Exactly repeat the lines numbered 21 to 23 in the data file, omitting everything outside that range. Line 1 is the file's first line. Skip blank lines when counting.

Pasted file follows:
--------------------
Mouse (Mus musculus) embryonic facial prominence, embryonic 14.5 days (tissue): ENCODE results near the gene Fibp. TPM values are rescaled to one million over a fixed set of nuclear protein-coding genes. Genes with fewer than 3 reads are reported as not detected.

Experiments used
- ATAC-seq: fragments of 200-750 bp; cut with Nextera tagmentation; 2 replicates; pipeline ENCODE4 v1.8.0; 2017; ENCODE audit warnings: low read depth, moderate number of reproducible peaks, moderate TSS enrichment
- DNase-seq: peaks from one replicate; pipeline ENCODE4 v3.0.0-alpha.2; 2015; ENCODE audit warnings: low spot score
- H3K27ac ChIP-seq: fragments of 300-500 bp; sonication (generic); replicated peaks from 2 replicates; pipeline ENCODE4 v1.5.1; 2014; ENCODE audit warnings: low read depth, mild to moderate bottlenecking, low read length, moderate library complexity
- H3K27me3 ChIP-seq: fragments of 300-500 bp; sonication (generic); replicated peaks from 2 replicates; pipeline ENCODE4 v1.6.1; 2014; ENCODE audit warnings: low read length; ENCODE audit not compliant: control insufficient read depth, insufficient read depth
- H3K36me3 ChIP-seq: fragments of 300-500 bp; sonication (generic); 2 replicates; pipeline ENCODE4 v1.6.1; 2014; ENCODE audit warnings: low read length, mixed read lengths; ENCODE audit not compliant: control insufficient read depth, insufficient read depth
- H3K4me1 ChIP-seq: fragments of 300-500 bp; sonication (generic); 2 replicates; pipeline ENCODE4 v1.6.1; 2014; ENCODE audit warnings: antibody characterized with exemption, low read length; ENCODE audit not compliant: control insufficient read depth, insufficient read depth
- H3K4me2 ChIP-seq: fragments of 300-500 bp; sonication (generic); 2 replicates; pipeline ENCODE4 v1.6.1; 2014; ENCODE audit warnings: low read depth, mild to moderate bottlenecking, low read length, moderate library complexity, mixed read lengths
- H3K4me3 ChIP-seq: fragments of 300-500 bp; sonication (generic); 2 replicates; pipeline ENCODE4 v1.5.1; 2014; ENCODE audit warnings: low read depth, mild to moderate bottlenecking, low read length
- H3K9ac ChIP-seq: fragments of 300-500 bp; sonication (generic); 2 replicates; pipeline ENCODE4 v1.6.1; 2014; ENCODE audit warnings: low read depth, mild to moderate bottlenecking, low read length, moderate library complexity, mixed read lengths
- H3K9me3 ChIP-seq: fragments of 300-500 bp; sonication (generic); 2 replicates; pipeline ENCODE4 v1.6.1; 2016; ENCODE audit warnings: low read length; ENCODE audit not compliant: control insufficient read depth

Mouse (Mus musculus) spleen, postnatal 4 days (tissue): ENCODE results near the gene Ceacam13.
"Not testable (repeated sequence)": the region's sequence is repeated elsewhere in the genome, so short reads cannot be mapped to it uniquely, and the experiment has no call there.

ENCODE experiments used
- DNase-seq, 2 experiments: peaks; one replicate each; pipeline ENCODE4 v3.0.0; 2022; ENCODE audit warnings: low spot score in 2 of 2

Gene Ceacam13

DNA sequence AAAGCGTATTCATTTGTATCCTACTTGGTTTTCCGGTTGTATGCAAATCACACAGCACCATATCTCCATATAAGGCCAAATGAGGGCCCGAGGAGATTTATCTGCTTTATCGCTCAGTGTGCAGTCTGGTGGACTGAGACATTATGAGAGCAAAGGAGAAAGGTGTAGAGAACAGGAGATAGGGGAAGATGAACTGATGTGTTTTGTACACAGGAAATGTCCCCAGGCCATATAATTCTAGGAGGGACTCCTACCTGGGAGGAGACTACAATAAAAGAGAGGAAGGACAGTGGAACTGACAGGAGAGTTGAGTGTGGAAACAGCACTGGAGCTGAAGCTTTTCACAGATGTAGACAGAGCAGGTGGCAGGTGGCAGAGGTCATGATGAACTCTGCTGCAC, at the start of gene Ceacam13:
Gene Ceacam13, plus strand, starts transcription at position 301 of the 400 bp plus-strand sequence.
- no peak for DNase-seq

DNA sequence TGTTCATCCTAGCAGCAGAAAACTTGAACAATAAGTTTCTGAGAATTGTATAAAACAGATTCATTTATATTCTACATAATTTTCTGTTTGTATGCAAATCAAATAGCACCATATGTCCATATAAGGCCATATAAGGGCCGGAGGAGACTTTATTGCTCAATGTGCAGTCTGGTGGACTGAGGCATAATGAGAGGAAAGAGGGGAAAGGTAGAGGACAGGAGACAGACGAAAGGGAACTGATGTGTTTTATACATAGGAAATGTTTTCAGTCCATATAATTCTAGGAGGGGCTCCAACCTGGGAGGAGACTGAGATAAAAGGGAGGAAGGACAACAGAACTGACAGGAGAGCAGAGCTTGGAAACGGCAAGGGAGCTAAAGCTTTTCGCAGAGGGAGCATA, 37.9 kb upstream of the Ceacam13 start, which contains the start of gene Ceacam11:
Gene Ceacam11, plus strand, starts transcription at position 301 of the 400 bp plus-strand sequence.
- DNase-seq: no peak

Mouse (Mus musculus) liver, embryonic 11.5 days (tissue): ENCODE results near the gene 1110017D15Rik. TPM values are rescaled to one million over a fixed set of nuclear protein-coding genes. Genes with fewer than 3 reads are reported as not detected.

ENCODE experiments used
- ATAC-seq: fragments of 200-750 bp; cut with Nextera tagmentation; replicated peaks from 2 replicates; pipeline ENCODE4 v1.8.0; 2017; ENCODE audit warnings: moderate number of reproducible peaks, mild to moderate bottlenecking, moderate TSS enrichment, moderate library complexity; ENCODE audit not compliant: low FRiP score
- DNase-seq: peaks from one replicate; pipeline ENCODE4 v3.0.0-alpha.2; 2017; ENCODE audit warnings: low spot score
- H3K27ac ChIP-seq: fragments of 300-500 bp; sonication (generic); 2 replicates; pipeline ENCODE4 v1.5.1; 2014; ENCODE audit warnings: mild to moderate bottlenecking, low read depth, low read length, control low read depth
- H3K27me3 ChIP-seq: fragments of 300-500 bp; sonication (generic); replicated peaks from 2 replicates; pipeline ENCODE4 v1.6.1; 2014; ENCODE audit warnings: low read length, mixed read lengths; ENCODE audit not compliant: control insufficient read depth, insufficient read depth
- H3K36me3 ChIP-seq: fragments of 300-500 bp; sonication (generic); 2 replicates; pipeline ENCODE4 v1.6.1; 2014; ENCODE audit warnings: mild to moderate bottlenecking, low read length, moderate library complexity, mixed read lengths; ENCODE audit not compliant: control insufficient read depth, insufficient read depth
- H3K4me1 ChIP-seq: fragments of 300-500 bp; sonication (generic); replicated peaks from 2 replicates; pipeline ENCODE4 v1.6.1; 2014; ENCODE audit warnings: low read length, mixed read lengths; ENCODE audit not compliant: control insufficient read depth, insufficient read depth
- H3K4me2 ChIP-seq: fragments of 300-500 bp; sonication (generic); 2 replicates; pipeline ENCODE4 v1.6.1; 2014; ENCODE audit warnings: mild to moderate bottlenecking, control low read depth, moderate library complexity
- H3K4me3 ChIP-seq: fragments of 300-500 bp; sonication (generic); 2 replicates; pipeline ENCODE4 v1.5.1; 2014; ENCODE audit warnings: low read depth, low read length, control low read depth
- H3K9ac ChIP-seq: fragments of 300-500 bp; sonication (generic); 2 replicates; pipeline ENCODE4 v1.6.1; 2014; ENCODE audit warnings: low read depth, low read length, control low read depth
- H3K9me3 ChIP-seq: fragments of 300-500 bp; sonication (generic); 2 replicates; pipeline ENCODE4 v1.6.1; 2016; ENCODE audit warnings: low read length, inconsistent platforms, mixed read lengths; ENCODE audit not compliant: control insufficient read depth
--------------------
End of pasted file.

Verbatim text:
DNA sequence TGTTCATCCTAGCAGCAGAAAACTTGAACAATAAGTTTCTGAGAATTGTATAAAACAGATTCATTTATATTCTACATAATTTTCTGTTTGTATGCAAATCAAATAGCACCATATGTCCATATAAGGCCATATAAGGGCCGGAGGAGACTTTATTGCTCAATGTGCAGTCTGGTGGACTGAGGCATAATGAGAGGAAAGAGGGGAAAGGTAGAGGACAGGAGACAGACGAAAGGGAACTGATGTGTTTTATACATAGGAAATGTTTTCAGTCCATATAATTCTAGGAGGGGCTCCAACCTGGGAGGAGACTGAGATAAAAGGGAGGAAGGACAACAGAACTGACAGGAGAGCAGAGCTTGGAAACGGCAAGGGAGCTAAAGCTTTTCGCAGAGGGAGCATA, 37.9 kb upstream of the Ceacam13 start, which contains the start of gene Ceacam11:
Gene Ceacam11, plus strand, starts transcription at position 301 of the 400 bp plus-strand sequence.
- DNase-seq: no peak